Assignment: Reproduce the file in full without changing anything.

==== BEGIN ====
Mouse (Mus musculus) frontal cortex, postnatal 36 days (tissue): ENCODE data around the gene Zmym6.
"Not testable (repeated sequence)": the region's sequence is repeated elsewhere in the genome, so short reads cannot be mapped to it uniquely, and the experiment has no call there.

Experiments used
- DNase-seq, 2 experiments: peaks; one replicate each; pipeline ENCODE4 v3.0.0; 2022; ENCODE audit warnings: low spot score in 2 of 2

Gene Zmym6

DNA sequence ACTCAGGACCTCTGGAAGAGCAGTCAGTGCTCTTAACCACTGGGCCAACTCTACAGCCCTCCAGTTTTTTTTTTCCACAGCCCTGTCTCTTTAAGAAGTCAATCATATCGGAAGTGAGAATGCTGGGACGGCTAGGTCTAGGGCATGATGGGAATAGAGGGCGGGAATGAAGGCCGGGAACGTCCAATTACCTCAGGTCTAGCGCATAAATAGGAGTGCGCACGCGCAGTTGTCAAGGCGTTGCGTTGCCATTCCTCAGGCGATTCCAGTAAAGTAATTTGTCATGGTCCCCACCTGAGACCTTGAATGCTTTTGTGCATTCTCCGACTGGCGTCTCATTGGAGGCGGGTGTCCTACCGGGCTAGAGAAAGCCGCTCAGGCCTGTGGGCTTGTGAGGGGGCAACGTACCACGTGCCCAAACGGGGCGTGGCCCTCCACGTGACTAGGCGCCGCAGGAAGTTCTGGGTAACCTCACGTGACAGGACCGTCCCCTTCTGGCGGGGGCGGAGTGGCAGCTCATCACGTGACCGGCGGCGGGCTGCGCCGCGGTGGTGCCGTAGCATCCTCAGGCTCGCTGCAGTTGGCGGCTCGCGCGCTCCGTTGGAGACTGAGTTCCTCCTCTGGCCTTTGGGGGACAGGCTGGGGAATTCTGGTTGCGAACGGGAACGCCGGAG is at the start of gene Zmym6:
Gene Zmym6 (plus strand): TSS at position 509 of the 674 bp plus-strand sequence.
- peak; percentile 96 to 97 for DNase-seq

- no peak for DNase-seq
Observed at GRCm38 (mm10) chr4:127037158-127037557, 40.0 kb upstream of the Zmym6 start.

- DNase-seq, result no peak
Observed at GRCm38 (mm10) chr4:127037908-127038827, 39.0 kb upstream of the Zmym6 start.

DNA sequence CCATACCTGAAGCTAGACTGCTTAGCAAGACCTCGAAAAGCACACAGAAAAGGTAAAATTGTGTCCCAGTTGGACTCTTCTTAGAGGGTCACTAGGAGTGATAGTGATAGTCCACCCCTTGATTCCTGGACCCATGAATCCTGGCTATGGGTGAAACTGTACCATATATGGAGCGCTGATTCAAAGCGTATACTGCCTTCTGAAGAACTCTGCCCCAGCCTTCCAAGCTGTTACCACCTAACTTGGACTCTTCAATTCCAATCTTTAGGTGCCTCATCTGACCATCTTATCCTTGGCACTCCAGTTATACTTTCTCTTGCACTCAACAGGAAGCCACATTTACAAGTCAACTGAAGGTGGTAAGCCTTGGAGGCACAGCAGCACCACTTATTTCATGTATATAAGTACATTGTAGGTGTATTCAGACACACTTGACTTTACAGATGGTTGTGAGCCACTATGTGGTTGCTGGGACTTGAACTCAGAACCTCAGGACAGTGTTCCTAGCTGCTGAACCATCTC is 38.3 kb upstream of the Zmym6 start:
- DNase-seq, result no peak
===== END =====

Mouse (Mus musculus) frontal cortex, postnatal 36 days (tissue): ENCODE data around the gene Zmym6.
"Not testable (repeated sequence)": the region's sequence is repeated elsewhere in the genome, so short reads cannot be mapped to it uniquely, and the experiment has no call there.

Experiments used
- DNase-seq, 2 experiments: peaks; one replicate each; pipeline ENCODE4 v3.0.0; 2022; ENCODE audit warnings: low spot score in 2 of 2

Gene Zmym6

DNA sequence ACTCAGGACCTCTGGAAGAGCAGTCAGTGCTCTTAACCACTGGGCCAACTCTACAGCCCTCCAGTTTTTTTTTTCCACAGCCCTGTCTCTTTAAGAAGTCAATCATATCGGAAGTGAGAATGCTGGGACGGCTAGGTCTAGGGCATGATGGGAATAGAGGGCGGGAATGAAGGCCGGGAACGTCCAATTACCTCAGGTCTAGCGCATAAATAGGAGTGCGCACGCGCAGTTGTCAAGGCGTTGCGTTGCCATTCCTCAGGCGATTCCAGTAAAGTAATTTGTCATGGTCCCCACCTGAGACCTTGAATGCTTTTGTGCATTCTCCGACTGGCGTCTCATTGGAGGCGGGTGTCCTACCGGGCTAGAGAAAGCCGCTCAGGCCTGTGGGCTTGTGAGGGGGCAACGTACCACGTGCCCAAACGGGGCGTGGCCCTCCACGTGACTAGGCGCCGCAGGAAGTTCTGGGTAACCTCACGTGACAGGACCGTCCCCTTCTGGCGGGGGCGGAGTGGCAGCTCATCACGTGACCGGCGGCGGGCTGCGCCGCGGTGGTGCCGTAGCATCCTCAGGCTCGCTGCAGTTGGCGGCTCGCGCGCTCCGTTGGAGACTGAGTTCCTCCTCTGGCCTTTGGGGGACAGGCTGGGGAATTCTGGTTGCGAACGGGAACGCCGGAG is at the start of gene Zmym6:
Gene Zmym6 (plus strand): TSS at position 509 of the 674 bp plus-strand sequence.
- peak; percentile 96 to 97 for DNase-seq

- no peak for DNase-seq
Observed at GRCm38 (mm10) chr4:127037158-127037557, 40.0 kb upstream of the Zmym6 start.

- DNase-seq, result no peak
Observed at GRCm38 (mm10) chr4:127037908-127038827, 39.0 kb upstream of the Zmym6 start.

DNA sequence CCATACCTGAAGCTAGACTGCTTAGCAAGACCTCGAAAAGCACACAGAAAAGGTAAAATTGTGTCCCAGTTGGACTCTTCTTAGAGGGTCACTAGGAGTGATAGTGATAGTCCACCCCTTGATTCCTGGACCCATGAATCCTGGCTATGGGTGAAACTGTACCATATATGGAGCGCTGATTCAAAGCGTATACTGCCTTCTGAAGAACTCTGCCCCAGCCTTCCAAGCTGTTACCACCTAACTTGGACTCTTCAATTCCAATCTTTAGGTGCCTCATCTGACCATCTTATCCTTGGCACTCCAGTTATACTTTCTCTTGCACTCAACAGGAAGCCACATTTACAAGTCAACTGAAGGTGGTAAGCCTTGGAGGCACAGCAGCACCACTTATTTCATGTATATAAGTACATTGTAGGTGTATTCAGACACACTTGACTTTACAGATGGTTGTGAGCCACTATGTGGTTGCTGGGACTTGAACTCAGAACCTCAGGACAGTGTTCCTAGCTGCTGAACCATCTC is 38.3 kb upstream of the Zmym6 start:
- DNase-seq, result no peak